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Exclusive: Government Is Writing To The EU Over Post-Brexit Shellfish Ban Which Threatens To Destroy Businesses

Exclusive: Government Is Writing To The EU Over Post-Brexit Shellfish Ban Which Threatens To Destroy Businesses
3 min read

The government is set to write to the European Union as soon as today about the bloc's post-Brexit ban on mussels, cockles, and other shellfish caught in UK waters, PoliticsHome has learned.

Environment Secretary George Eustice is expected to send a letter to the European Commission expressing the government's dismay with the ban, which the EU says has been in law for all third countries for a number of years, as the government tries to stop affected businesses going under.

PoliticsHome can also reveal that DEFRA on Thursday advised shellfish businesses that exporting to the EU live catch from class B waters — which is most UK waters — was not possible at all.

The European Commission last month wrote to the UK shellfish industry informing it that unpurified oysters, mussels, clams, cockles and scallops caught in those waters were banned from the EU indefinitely since the UK left the Brexit transition period on New Year's Eve.

This information, first reported by PoliticsHome, was contrary to advice given to the industry by the Department for Environment, Food and Rural Affairs (DEFRA).

The government department had been telling UK shellfish businesses that the EU ban would only last until April 21, when the EU is set to implement new animal health regulations, and did not affect farmed shellfish.

Eustice on Wednesday defended the government's handling of the shellfish crisis, telling a Lords sub-committee that Brussels had changed its position on live shellfish imports twice and that its current stance was "legally wrong" and unjustified".

His comments reflected fury behind the scenes, with government officials adamant that the EU had misled them on the issue of the UK's live shellfish exports to the continent. The government considered having Chancellor of the Duchy of Lancaster Michael Gove send the letter to the EU, in an indication of how serious it believes the issue to be.However, the European Commissions sent another email to the British shellfish industry this week, which set out the legal basis for the bloc's ban on certain shellfish from third countries like the UK.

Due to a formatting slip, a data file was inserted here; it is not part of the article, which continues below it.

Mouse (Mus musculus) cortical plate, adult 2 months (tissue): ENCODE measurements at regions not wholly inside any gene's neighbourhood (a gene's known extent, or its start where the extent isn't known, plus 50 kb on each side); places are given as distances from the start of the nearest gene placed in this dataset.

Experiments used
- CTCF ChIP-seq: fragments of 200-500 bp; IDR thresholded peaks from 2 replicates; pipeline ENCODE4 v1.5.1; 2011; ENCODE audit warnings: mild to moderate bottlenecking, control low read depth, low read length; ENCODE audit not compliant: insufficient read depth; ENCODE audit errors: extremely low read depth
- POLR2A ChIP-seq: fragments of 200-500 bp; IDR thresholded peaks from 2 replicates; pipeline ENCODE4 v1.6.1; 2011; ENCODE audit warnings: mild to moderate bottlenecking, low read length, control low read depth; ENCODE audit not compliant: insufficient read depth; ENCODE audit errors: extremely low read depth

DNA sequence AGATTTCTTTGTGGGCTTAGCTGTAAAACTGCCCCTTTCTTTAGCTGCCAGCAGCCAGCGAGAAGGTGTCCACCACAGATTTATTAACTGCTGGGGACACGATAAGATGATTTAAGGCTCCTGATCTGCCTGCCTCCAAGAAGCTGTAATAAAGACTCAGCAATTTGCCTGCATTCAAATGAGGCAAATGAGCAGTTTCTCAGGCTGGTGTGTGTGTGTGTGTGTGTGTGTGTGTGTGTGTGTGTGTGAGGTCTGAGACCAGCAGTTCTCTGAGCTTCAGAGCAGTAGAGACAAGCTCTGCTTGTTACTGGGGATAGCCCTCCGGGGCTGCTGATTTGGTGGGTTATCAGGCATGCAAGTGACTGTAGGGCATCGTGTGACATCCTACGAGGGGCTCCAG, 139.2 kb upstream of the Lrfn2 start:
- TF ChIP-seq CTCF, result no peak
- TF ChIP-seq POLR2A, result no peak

The email said that "animal and public health rules for the import into the EU of live bivalve molluscs from third countries are clear and have been elaborated during the last 30 years by the EU Institutions and its Member States".

The European Commission believes that DEFRA misunderstood EU law when it advised the shellfish industry that the ban, which has applied to the UK since January 1st, would expire on April 21.

UK shellfish exporters, which are based mainly in England and Wales, depend on sales to the EU. 

Up until January 1, they sent unpurified oysters, mussels, clams, cockles and scallops to customers in France, Spain and elsewhere in Europe, where they would be processed and then sent to bars, restaurants and supermarkets for consumption.

Rob Benson, director of Kingfisher Seafoods, a 17-year-old seafood company based in Cumbria, told PoliticsHome that the news had "all but destroyed any hope we had of the future".

The Clyde Fisherman’s Association's Elaine Whyte on Thursday told the Scottish Affairs Committee that British shellfish markets would be lost forever if the ban remained in place, and called on the government to intervene.

"You could be losing live markets entirely and permanently and there's no way around that at the moment," Whyte told MPs on the committee.

"We need to have some political dialogue on that to try and change the situation".

 

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